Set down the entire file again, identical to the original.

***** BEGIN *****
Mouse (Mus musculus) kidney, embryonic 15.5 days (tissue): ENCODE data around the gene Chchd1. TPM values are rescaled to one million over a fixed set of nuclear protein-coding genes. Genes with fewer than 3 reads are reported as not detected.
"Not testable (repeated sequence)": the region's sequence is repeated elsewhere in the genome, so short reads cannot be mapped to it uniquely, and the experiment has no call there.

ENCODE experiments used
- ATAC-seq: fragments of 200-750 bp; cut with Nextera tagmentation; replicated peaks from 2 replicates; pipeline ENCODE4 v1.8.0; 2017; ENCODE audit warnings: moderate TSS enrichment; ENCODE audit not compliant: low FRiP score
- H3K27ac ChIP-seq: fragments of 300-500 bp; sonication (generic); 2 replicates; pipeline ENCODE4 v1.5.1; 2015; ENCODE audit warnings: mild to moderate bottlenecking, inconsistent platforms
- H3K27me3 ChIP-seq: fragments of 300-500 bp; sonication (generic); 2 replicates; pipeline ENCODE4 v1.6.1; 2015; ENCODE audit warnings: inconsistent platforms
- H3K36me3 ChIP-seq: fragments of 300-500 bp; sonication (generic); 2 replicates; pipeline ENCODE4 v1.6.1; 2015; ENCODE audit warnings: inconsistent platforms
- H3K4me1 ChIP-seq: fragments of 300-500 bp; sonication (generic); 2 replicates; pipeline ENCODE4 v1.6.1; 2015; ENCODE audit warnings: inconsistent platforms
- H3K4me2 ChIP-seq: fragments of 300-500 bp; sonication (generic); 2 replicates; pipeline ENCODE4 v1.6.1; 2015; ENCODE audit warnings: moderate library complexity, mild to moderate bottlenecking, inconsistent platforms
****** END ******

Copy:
Mouse (Mus musculus) kidney, embryonic 15.5 days (tissue): ENCODE data around the gene Chchd1. TPM values are rescaled to one million over a fixed set of nuclear protein-coding genes. Genes with fewer than 3 reads are reported as not detected.
"Not testable (repeated sequence)": the region's sequence is repeated elsewhere in the genome, so short reads cannot be mapped to it uniquely, and the experiment has no call there.

ENCODE experiments used
- ATAC-seq: fragments of 200-750 bp; cut with Nextera tagmentation; replicated peaks from 2 replicates; pipeline ENCODE4 v1.8.0; 2017; ENCODE audit warnings: moderate TSS enrichment; ENCODE audit not compliant: low FRiP score
- H3K27ac ChIP-seq: fragments of 300-500 bp; sonication (generic); 2 replicates; pipeline ENCODE4 v1.5.1; 2015; ENCODE audit warnings: mild to moderate bottlenecking, inconsistent platforms
- H3K27me3 ChIP-seq: fragments of 300-500 bp; sonication (generic); 2 replicates; pipeline ENCODE4 v1.6.1; 2015; ENCODE audit warnings: inconsistent platforms
- H3K36me3 ChIP-seq: fragments of 300-500 bp; sonication (generic); 2 replicates; pipeline ENCODE4 v1.6.1; 2015; ENCODE audit warnings: inconsistent platforms
- H3K4me1 ChIP-seq: fragments of 300-500 bp; sonication (generic); 2 replicates; pipeline ENCODE4 v1.6.1; 2015; ENCODE audit warnings: inconsistent platforms
- H3K4me2 ChIP-seq: fragments of 300-500 bp; sonication (generic); 2 replicates; pipeline ENCODE4 v1.6.1; 2015; ENCODE audit warnings: moderate library complexity, mild to moderate bottlenecking, inconsistent platforms